Day 9 – January 3

We awoke to an obnoxious chorus of roosters and donkeys. The roosters seemed to be having a contest – seeing who could be the loudest. Although it wasn’t light out yet, I got up and observed the sun rise once again. Putting band-aids on any blisters or sores on our feet, we climbed farther up the escarpment (the village of Nombori already is built on a rocky area of the cliff) to get closer to the older buildings and get a wonderful view of the village.
Saying good-bye to our last village, we began the more difficult climb back up to the top. (Walking down was so much easier). After meeting the 4x4, we then drove back to Bandigara for lunch, and then to Mopti for the evening. A nice long shower helped rid the skin of dirt and the hair from sweat. Although I enjoyed the opportunity to sleep on the rooftops, I also liked the comforts of a shower, a sit-down toilet, etc. Looking at some of the video footage of the trip, I already missed Dogon country.

Day 10 – January 4

Long drive back to Bamako – stopped at San for a “demonstration” of the mudcloth process. Then we ate in Segou. A lot more animals seemed to be on the road. Unfortunately, we hit a goat. We were also stopped several times and delayed by the checkpoints. Some were looking for money bribes and others just had a power hunger. Returning back, I changed into clean clothes and began the process of unpacking. Gosh, there were a lot of things to wash!
I always enjoy going on trips. On each one, I learn things about people and places that could only be discovered with direct experience. I am eager to develop the photos and share my journey with others.

Mask Types
Antelope Mask
• Identify by the ears and long two horns
• Dogon name: Walu

Rabbit Mask
• Identify by the smaller tear-drop shaped ears
• Dogon name: Djomo

Bird Mask
• Identify by feathers covering mask

Crocodile Mask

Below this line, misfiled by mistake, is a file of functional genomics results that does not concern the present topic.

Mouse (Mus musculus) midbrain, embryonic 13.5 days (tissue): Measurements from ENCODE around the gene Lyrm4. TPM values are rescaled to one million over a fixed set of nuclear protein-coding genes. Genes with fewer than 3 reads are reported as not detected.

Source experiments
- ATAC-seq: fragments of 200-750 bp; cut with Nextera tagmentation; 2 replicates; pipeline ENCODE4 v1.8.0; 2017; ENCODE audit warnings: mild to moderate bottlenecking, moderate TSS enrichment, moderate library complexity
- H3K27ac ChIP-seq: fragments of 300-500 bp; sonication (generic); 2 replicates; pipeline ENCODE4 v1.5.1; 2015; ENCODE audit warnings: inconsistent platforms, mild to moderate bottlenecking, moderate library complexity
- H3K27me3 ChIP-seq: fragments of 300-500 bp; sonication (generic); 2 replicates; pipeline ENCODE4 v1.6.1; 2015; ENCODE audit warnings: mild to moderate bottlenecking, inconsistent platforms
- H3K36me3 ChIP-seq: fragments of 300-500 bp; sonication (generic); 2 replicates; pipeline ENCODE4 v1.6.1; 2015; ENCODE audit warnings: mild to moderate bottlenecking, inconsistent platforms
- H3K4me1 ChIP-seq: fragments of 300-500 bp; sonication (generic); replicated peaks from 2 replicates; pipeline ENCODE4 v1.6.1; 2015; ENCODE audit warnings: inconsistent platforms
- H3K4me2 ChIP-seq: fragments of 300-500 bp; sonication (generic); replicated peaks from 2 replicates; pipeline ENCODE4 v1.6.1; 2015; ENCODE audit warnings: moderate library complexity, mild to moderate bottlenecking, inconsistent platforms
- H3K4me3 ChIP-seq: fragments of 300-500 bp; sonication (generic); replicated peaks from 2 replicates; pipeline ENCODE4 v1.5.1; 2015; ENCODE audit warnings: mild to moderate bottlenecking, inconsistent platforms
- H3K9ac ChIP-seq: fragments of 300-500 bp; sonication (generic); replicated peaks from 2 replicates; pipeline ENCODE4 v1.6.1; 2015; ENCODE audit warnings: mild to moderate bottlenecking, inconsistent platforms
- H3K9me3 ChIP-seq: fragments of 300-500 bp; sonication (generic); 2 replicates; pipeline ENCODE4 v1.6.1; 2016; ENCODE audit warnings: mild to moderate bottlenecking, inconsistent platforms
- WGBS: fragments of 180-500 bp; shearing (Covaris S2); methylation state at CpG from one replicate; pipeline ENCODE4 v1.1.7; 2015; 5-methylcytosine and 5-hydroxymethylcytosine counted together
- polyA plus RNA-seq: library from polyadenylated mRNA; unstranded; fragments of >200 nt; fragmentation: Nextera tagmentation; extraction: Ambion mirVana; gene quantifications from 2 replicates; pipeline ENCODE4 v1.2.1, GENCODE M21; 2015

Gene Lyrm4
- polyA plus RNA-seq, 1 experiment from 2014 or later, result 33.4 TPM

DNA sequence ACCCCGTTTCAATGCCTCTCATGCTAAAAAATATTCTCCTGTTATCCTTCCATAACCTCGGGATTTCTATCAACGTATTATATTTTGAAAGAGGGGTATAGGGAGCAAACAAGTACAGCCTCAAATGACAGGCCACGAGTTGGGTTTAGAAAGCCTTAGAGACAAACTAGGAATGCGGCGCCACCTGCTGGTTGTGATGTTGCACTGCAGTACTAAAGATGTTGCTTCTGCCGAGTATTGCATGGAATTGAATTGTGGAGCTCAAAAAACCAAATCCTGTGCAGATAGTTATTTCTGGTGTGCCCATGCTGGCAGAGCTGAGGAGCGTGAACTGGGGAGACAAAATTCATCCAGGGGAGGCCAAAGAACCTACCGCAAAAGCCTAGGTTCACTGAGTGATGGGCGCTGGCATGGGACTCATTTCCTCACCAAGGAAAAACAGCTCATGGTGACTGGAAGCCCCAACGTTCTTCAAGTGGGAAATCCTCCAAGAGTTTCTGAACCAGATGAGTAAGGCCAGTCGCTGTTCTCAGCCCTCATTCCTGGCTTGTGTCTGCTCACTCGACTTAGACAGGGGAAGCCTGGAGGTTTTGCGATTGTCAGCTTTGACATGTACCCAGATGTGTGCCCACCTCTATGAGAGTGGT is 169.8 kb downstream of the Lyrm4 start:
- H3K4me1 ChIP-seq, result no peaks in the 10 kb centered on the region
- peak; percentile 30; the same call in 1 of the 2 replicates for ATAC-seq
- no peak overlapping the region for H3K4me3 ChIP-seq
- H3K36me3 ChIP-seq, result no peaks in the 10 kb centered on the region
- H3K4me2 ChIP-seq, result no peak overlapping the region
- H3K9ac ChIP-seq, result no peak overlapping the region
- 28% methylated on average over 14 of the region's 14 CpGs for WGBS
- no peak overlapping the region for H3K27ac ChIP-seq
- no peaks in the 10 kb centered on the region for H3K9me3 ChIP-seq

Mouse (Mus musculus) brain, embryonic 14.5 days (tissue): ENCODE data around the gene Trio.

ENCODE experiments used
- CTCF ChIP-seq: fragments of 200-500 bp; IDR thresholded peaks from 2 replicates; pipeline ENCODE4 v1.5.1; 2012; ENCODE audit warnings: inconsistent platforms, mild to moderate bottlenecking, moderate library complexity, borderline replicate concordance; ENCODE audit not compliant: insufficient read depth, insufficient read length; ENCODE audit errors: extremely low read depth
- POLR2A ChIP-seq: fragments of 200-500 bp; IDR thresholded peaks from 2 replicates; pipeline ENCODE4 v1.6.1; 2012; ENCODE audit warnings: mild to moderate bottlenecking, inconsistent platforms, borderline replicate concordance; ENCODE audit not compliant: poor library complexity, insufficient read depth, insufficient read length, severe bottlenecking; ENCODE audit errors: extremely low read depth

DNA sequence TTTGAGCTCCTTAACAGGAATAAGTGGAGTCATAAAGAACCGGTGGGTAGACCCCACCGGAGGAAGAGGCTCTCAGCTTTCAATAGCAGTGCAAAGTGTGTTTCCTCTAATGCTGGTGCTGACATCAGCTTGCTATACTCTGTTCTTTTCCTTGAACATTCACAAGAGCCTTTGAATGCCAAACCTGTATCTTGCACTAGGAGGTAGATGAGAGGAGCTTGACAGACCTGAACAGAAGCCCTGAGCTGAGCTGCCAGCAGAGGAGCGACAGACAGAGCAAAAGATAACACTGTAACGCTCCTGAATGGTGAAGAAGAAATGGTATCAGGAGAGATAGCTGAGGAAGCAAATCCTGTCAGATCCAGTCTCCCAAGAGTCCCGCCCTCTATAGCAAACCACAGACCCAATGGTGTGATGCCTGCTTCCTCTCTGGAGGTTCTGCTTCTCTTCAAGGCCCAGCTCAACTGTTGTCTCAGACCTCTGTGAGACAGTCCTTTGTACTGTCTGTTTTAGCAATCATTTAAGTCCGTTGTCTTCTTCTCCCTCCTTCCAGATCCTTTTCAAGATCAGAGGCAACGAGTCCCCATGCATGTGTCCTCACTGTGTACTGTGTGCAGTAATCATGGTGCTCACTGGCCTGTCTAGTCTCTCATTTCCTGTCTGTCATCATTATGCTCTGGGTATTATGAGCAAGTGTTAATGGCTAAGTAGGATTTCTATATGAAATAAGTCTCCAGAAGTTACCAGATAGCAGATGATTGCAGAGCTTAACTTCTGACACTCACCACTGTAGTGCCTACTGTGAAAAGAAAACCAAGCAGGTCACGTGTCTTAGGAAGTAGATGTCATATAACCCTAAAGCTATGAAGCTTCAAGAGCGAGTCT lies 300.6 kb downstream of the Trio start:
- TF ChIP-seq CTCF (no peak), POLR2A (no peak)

• Identify by triangular-shaped wooden mask with many teeth on the inside of the mouth

Dogon Sisters
• Identify by female figure wearing skirt with hands outstretched, forming a “W”
• Symbol of pride
• Dogon name: Salimbé

Fulani Woman Mask (on stilts)
• Identify by the use of stilts, semi-circle “hair style” on top of head
• Proud and elegant

Fulani Woman Mask
• Identify by semi-circle “hairstyle” on top of head, no stilts
• An extensive amount of cowrie shells are often used to decorate the mask
• Always performed by males (no women allowed in mask ceremony)

Guardian of the Trees
• Identify by grass-like covering of face, carrying of branches in hands
• Protects the fruits and trees

Maison á Etage Mask (Building Mask)
• Identify by very tall plank of wood that extends far above the head
• Represents the many levels on a house
• Act of lowering mask to the ground demonstrates the wearer’s strength and power

Hyena Mask
• Identify by dark masses of hair nearly covering face, perhaps a bow-like ears
• Dogon name: Hyéne

Kanaga Mask
• Identify by the two “U” like wooden shapes on headdress: Top one pointing up, Bottom one pointing down
• Mask of the heavens and earth
• Well-known symbol of the Dogon and Mali

Monkey Mask
• Identify by wooden monkey-like figure crouching with hands touching face
• Dogon name: Masque Deninque